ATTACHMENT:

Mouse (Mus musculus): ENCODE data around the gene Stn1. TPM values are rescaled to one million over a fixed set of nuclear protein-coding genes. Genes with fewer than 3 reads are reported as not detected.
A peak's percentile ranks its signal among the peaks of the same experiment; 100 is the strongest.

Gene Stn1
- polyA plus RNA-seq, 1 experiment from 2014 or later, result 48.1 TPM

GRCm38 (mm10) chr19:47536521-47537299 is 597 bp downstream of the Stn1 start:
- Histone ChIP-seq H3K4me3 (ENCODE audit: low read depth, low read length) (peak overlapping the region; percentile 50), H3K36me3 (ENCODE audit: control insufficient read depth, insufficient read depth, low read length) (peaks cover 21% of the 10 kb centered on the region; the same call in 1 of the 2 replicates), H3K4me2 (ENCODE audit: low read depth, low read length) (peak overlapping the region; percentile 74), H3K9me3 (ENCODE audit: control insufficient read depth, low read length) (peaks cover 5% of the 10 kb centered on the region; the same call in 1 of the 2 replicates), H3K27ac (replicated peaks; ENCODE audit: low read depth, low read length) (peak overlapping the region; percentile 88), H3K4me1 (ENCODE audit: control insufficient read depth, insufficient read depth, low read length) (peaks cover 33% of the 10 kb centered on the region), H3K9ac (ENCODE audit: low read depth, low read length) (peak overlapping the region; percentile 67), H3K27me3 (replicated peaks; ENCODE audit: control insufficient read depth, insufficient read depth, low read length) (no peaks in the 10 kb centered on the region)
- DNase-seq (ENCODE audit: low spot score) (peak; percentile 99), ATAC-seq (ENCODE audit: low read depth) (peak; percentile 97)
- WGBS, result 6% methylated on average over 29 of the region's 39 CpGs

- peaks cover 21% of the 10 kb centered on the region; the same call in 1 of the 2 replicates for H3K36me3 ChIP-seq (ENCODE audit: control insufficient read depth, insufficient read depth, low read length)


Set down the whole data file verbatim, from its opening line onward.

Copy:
Mouse (Mus musculus): ENCODE data around the gene Stn1. TPM values are rescaled to one million over a fixed set of nuclear protein-coding genes. Genes with fewer than 3 reads are reported as not detected.
A peak's percentile ranks its signal among the peaks of the same experiment; 100 is the strongest.

Gene Stn1
- polyA plus RNA-seq, 1 experiment from 2014 or later, result 48.1 TPM

GRCm38 (mm10) chr19:47536521-47537299 is 597 bp downstream of the Stn1 start:
- Histone ChIP-seq H3K4me3 (ENCODE audit: low read depth, low read length) (peak overlapping the region; percentile 50), H3K36me3 (ENCODE audit: control insufficient read depth, insufficient read depth, low read length) (peaks cover 21% of the 10 kb centered on the region; the same call in 1 of the 2 replicates), H3K4me2 (ENCODE audit: low read depth, low read length) (peak overlapping the region; percentile 74), H3K9me3 (ENCODE audit: control insufficient read depth, low read length) (peaks cover 5% of the 10 kb centered on the region; the same call in 1 of the 2 replicates), H3K27ac (replicated peaks; ENCODE audit: low read depth, low read length) (peak overlapping the region; percentile 88), H3K4me1 (ENCODE audit: control insufficient read depth, insufficient read depth, low read length) (peaks cover 33% of the 10 kb centered on the region), H3K9ac (ENCODE audit: low read depth, low read length) (peak overlapping the region; percentile 67), H3K27me3 (replicated peaks; ENCODE audit: control insufficient read depth, insufficient read depth, low read length) (no peaks in the 10 kb centered on the region)
- DNase-seq (ENCODE audit: low spot score) (peak; percentile 99), ATAC-seq (ENCODE audit: low read depth) (peak; percentile 97)
- WGBS, result 6% methylated on average over 29 of the region's 39 CpGs

- peaks cover 21% of the 10 kb centered on the region; the same call in 1 of the 2 replicates for H3K36me3 ChIP-seq (ENCODE audit: control insufficient read depth, insufficient read depth, low read length)